I believe the way forward is ecotourism with community involvement. I believe the Peace Parks is a great concept and the Greater Limpopo Transfrontier Park can be one of the prime wilderness areas in the world. It was the vision of Madiba, one of the three founding patrons of the Peace Parks - @Sharifa (my better half for those who do not know and also an ex Honorary Ranger) wrote this to the SANParks Board on 18 March 2014. No reply to date let alone an acknowledgement of receipt.

 

Now the Peace Parks Foundation (PPF) do a lot of Good Work. Just yesterday they posted on their site an Update to the Rhino protection program You will see that one of their strategies is devaluation of rhino horn.

 

 

The three main devaluation techniques being investigated and tested include:

  • The use of tracking technology through the placement of tracking devices on rhino. Ezemvelo has made significant progress with investigations into the use of tracking technology and has identified various rhino reserves that may benefit from the use of tracking technology to manage the welfare and security of vulnerable rhino populations. Due to the sensitive nature of the project no further details can be divulged;
  • The option of stimulating the controlled irradiation of rhino horns and thus create a detectable “radioactive” signature tag on rhino horn; and
  • The chemical alteration of rhino horn, which investigates means to alter the internal colour, taste or smell of rhino horn through the use of approved chemical substances that will inhibit consumption

 

Now the PPF got huge donations from Holland and Sweden to work on these strategies. See this Article  from "The Star" newspaper of 25 August 2014 and you be the judge. I quote from the article

 

 

An independent review of the paper by chemist and forensic scientist Dr Hein Strauss concluded that he would have expected some scientific evidence to corroborate a visual inspection.

“This one-sided critique of horn infusion appears to be driven by those with a protrade agenda… We have been told directly by SANParks that ‘poisoning’ horns could tarnish the reputation of South African rhino horn in the mind of end consumers,” their critique said.

RRP said the Kruger National Park indicated last year that it was opposed to the concept of horn devaluation.

 

On the 03 June 2013, Ike Phaahla, Media Specialist SANParks had this to say about devaluation by infusion from here

 

 

South Africa National Parks has backed the initiative but spokesman Ike Phaahla admitted that it would be 'virtually impossible' to apply the process to all the rhinos in national parks because of lack of resources.

 

 

This is what Sharifa asked him on 19 March 2014. His answer is on the same page - you be the judge.

 

 


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#59 Panthera Pardus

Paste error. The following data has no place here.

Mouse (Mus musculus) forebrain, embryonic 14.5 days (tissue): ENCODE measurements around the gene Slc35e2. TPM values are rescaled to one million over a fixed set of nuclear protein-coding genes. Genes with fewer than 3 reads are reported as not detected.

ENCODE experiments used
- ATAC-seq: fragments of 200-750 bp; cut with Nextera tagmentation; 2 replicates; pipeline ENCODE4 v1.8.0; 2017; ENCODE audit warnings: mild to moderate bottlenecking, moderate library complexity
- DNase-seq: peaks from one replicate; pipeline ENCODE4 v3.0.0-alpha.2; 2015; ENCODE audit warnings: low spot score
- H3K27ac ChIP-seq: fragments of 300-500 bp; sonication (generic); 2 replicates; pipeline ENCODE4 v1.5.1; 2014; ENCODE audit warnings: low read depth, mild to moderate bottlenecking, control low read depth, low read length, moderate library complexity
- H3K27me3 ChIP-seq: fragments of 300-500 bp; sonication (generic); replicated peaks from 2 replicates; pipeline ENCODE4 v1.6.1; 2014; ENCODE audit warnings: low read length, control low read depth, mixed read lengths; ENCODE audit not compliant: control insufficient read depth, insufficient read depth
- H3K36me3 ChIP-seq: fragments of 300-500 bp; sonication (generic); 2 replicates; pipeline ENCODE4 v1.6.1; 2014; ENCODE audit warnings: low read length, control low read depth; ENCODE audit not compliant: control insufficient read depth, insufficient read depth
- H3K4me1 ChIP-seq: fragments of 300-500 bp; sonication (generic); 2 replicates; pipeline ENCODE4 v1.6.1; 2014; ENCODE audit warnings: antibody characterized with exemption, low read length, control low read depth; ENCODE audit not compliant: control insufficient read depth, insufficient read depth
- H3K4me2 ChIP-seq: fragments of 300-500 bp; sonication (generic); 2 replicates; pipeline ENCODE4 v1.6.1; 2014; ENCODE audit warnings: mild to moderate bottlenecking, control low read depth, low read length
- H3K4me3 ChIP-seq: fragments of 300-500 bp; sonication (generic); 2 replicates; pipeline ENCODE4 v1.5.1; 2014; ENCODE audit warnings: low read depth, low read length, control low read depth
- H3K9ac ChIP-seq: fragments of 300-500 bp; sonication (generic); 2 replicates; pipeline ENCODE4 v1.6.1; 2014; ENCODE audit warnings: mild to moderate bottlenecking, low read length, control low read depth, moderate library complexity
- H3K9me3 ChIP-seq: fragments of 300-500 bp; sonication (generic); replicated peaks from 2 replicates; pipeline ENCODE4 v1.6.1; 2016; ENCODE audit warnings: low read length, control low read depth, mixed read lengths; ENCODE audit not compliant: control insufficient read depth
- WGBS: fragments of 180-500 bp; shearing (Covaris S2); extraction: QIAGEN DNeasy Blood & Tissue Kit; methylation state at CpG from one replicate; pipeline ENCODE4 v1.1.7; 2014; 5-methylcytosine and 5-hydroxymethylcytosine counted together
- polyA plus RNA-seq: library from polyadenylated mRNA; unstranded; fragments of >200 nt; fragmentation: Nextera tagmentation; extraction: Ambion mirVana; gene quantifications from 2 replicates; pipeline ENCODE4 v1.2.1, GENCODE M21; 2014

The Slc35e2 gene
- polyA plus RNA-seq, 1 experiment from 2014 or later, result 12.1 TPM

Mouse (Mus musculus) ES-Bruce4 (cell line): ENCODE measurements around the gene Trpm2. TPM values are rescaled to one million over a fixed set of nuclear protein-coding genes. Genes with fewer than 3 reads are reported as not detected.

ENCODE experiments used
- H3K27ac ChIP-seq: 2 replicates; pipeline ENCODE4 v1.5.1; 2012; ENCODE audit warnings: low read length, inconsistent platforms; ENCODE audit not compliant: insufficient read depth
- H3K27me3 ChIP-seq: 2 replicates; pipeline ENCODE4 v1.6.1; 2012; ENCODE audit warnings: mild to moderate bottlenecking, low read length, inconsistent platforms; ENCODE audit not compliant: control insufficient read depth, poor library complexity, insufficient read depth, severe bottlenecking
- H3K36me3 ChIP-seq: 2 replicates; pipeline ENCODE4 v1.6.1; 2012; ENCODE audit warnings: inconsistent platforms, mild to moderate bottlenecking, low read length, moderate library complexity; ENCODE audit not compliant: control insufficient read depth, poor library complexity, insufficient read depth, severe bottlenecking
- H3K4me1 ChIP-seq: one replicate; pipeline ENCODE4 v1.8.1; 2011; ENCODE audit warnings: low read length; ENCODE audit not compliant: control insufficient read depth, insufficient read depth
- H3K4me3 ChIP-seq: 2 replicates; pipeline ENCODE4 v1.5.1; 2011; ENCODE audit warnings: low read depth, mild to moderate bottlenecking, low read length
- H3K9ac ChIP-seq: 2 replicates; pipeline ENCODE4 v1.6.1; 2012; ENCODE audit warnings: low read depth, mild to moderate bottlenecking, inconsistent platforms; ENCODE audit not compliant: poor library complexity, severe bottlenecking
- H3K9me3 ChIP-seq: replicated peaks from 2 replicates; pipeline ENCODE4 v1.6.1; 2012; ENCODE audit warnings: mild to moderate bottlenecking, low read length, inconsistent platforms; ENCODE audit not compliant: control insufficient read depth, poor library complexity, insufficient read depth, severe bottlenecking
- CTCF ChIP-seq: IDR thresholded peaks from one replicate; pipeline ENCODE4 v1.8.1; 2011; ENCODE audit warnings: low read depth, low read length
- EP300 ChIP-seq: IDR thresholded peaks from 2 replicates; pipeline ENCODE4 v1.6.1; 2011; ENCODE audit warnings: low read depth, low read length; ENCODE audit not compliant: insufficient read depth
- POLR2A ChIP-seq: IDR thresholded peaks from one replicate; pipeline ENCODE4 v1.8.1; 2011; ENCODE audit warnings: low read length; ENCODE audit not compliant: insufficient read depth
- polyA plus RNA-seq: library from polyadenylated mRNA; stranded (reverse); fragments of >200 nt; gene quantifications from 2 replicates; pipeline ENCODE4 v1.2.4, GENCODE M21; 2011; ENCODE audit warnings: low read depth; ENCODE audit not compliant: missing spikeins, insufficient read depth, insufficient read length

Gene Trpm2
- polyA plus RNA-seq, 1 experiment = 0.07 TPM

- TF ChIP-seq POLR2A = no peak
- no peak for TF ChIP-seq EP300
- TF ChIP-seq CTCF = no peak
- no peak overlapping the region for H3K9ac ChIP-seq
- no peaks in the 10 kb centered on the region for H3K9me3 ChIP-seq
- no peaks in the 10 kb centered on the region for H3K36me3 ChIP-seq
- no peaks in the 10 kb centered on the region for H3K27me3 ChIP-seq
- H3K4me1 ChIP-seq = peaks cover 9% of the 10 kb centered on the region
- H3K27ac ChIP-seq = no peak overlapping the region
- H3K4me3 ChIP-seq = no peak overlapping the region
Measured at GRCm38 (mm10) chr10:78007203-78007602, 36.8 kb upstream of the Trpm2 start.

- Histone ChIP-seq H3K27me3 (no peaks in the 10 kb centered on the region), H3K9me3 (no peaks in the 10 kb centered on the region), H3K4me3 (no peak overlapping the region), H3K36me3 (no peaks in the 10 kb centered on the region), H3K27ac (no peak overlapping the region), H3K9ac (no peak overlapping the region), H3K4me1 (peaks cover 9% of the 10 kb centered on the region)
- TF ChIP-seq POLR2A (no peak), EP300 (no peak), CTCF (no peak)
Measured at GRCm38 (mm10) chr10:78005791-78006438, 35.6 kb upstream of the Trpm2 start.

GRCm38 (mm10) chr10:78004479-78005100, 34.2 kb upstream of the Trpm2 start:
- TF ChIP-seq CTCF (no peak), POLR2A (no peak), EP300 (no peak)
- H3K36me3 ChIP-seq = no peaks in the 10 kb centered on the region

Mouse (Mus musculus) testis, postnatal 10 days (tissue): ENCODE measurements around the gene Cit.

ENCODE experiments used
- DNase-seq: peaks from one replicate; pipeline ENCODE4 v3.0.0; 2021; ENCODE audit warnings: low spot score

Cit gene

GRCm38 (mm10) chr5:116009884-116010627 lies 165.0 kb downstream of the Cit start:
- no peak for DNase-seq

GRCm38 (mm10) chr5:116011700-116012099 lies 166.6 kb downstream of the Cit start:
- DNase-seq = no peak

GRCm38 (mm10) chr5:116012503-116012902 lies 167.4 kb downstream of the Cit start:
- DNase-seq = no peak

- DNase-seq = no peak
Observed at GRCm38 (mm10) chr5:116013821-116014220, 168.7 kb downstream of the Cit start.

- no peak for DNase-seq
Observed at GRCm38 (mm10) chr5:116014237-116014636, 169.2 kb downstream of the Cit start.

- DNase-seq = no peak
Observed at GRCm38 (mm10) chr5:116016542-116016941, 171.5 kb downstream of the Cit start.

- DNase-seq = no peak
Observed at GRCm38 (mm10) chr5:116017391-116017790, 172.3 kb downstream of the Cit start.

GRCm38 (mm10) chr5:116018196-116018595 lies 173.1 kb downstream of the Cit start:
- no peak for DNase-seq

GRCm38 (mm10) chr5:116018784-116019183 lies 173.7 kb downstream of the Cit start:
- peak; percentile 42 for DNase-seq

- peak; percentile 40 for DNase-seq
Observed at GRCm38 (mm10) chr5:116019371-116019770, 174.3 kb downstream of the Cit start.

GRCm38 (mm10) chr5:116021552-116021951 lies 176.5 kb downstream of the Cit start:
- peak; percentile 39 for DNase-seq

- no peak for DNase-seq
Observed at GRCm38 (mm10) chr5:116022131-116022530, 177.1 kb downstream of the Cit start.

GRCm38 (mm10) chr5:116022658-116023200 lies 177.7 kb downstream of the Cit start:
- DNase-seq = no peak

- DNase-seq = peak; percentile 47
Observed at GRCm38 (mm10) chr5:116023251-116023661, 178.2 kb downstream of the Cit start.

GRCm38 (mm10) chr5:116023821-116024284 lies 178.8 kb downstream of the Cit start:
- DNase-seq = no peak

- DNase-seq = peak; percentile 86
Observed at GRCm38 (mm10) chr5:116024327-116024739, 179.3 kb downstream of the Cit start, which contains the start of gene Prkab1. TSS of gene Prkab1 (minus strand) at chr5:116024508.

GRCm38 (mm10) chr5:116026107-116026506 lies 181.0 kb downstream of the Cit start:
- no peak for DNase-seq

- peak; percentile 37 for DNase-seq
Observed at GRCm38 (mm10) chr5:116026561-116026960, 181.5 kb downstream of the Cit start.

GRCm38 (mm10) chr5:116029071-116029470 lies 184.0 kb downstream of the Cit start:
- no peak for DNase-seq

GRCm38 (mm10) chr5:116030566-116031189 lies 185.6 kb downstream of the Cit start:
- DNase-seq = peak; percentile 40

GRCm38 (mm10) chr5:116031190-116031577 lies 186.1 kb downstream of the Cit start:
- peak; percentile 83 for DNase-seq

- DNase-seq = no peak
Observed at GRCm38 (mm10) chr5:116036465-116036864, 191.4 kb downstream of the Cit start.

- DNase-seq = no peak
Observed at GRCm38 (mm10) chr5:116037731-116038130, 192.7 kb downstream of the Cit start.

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Posted 11 September 2014 - 05:05 AM



And about the corruption.. Lets say that we need to build a school or a hospital.... The need to build this is clear cut and definite. Now we know that there may be some corruption in the tender and some corrupt builder. Does that mean that we should can the idea of building a school or hospital? 

 

We wasted a total of ZAR33 Billion lat year. How much the year before that, and the year before that? Here

 

How many schools could we have built, or hospitals, or delivered on services, or created jobs. Is it any wonder we have service delivery protests every other day?



#60 Sangeeta

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Posted 11 September 2014 - 05:59 AM

@Panthera Pardus - thank you for all the facts you have brought to this discussion. It is not fun to compile these grim facts and graphic images, so I just wanted to take a moment to let you know that your research is much appreciated. As is @dikdik and his research, though we disagree on this issue :)

I thought I had heard the last of 'if you're not with us, you're against us' argument during the Iraq war. But it seems not. It is also unfortunate that we have to argue absurd conspiracy theories on this thread.

Frankly, the more I read about all this, the more I smell money and business. Perhaps there are passionate wildlife lovers who genuinely believe this is the way forward, but for the most part, I smell greed and exploitation.

I still can't understand why extinction is considered to be such a bad thing when the alternative for rhino is either to be killed by all sorts of horrible weapons (either by hunters or poachers) or forced to live on farms, producing an endless succession of calves and getting de-horned to supply a fraudulent theory, and eventually ending up on the hunting block anyway, when they become 'non productive' so to say.
  • twaffle, Kavita, SafariChick and 1 other like this

Zindagi na milegi dobara... Chalo Africa
You only live once...Go To Africa

www.chaloafrica.com






Also tagged with one or more of these keywords: Rhino, John Hume, trade, horn